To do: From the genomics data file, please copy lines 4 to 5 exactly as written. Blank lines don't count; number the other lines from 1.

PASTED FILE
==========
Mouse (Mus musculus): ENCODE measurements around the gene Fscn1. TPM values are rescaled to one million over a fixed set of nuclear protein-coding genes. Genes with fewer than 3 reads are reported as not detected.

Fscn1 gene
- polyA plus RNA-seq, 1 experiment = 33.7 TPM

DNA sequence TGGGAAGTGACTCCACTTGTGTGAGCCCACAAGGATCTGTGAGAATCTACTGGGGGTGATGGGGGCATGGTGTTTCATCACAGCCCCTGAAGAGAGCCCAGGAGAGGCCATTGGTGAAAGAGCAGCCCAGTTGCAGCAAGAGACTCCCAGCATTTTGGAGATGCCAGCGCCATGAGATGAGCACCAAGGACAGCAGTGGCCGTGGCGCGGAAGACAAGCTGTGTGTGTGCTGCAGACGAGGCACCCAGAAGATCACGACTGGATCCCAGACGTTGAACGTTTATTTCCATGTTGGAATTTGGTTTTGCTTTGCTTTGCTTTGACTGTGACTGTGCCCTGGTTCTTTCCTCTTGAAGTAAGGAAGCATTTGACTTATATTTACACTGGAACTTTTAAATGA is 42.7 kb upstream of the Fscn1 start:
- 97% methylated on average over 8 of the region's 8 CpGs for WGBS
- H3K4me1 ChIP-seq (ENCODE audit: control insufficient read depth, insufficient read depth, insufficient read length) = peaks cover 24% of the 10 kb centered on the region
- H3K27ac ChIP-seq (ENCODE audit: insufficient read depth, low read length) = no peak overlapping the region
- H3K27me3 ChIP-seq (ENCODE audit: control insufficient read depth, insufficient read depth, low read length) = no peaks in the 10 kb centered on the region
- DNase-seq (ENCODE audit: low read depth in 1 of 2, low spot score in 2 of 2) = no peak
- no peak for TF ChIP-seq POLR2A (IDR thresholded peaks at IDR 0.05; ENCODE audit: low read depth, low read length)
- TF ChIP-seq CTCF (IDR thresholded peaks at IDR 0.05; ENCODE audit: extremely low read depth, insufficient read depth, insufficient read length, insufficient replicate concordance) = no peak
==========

DNA sequence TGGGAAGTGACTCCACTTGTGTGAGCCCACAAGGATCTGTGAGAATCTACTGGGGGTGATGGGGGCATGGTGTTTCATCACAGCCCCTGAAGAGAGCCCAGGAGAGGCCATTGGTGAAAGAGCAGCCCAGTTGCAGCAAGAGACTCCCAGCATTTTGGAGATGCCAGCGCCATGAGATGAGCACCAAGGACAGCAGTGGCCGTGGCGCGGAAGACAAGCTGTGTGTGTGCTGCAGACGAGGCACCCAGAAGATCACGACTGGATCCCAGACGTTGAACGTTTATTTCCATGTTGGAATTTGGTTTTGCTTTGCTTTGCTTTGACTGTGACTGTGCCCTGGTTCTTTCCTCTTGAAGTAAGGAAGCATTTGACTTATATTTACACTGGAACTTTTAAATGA is 42.7 kb upstream of the Fscn1 start:
- 97% methylated on average over 8 of the region's 8 CpGs for WGBS